Deluge is an interdisciplinary, multi-partnered, multi-sited artwork with funding from Arts Council Wales. This 18 months project uses photography, film, digital textiles and hybrid craft to interrogate materials and objects that allegorize how we’ve arrived at the Anthropocene (our current geological age where human activity is the major factor in global instability). The subjects of my investigation will be translated into ‘affective objects’, which are able to transfer narrative and emotional data to the audience.
Objects include: a lump of Welsh coal, a nugget of Cornish copper, a group of plankton, a pollinating insect, an expanding ripple across the water, a ‘Deluge’ drawing by Da Vinci, a modern smartphone.
Deluge focuses on the consequences of ‘a tide of globalization’ by alluding to global contexts through a local lens. Conceptually, the project is concerned with forces, flows and journeys, and the interconnected yet increasingly disconnected languages and codes that signify these movements. The work is trilingual, English, Welsh and Cornish, and translates and transcodes elements of telegraphic, electronic, cartographic and taxonomic languages. Deluge has strong partner support, experienced collaborators, and an innovative framework for production, delivery and dissemination of outcomes. Partners are: Craft In The Bay, Oriel y Parc, Fotonow in Plymouth, Milford Haven Port Authority, and Swansea University Morfa-Hafod Copperworks Digital History Project.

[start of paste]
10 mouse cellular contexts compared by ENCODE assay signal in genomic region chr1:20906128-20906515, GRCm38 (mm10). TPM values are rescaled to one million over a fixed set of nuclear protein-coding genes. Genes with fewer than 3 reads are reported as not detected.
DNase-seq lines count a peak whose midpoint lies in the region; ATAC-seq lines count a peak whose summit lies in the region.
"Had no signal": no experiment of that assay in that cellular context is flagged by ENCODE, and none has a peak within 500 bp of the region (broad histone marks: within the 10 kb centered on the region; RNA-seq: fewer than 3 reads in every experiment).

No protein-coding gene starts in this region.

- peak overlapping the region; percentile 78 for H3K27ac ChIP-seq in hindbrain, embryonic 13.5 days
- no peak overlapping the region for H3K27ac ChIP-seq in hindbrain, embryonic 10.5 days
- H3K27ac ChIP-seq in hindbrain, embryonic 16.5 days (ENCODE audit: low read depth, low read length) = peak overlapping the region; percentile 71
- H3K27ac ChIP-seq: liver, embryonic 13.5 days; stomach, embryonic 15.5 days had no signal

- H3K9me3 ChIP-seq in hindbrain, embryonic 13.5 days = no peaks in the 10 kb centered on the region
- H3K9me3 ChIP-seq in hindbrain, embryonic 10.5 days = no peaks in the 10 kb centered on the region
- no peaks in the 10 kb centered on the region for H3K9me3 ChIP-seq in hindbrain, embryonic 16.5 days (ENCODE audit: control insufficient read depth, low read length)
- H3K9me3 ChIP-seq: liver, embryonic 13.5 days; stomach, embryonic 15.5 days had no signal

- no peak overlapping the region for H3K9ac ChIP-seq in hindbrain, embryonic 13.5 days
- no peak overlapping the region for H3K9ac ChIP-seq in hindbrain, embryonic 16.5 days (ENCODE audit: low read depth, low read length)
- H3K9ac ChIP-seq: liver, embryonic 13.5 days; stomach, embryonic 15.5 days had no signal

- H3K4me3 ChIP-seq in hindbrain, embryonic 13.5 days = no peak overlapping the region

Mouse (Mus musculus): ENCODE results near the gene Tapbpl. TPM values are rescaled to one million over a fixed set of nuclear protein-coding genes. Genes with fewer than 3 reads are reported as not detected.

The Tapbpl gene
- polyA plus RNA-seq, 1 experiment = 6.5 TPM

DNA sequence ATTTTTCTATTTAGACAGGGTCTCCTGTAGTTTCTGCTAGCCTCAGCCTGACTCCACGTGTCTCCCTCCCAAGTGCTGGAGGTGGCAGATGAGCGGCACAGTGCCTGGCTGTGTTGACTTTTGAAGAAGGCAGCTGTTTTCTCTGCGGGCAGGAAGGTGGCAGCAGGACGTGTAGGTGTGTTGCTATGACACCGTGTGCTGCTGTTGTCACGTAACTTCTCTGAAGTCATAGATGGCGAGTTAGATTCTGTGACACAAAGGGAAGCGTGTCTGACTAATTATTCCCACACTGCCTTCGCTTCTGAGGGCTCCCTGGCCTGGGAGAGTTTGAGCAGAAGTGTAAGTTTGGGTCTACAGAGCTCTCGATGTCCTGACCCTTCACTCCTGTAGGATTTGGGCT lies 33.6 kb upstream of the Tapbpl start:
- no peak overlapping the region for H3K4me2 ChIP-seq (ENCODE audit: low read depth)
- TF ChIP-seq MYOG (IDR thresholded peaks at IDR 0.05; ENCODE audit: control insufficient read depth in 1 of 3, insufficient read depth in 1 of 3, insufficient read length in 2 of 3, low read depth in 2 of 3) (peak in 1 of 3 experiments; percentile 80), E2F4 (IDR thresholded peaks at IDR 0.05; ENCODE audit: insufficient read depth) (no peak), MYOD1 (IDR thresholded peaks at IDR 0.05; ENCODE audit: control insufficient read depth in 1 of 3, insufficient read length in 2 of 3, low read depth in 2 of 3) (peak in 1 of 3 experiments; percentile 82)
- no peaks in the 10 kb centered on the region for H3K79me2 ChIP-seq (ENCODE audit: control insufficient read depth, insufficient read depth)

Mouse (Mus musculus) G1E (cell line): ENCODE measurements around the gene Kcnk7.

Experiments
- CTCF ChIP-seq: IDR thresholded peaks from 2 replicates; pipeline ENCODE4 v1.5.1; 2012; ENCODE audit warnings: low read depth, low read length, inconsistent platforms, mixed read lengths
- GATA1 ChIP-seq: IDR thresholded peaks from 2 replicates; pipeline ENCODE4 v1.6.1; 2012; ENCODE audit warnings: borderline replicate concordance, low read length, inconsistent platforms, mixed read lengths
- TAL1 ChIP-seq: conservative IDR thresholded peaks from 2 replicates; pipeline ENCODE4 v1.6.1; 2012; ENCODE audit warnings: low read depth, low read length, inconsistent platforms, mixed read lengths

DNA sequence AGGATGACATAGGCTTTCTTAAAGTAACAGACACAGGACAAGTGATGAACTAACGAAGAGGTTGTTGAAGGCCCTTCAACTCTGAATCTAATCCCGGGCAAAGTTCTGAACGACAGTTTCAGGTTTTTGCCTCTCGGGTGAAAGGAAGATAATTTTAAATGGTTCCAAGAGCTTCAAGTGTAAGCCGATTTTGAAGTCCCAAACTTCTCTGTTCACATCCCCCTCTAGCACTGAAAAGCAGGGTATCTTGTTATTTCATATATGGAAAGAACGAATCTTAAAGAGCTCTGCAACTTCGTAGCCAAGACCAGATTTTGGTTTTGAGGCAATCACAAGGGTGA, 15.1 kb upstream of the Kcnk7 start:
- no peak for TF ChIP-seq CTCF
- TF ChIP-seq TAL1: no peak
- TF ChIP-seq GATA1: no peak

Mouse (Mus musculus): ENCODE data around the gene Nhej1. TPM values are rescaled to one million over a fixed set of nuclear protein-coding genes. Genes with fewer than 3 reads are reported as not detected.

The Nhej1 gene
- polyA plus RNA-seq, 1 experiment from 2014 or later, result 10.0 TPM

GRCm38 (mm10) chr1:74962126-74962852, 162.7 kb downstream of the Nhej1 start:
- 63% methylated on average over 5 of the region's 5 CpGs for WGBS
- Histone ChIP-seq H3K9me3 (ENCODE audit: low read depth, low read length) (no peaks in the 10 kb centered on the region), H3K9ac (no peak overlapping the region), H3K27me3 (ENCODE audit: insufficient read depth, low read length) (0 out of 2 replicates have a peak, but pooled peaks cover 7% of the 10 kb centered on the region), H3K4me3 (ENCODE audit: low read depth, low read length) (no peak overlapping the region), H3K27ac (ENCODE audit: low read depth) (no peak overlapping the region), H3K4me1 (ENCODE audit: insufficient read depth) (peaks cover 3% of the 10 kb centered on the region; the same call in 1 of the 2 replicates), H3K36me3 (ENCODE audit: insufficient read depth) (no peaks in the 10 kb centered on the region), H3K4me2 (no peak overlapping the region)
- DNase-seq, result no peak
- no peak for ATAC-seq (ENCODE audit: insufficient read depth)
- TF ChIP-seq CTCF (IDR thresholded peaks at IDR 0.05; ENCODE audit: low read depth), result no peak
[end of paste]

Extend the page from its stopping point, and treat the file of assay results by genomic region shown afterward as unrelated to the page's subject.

Deluge is structured around three inter-connected strands:
Of Earth and Elements
Coal and copper as the precursor of globalization; re-constructed journeys between Wales and Cornwall – copper and coal, sea and space (ships, telegraph, and satellite), across voice and code – movements of commodities via GPS and smartphone technology (which require copper to function).
Of Plant and Insect
Threatened relationships between beneficial insect pollinators and mutual plant communities (essential for food production) caused by intensive farming practices and destruction of land and ecosystems from mass mining operations (coal, copper, and other ‘rare earth’ metals used for smartphone and satellite technology).
The rise of oceanic temperature levels and acidity as a result of global warming – causing diminishment of plankton, vital to the stability of the global carbon cycle – coastal inundation, extreme weather, leading to displacement of coastal communities, loss of habitats.